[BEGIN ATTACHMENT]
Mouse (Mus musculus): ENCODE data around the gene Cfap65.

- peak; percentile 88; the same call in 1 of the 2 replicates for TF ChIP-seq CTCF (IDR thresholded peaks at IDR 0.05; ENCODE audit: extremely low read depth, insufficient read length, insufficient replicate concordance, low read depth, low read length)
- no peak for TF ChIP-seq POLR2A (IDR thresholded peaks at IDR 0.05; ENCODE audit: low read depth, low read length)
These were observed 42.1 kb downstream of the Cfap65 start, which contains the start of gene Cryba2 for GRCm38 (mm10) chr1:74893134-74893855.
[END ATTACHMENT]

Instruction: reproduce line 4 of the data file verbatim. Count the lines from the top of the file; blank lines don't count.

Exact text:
These were observed 42.1 kb downstream of the Cfap65 start, which contains the start of gene Cryba2 for GRCm38 (mm10) chr1:74893134-74893855.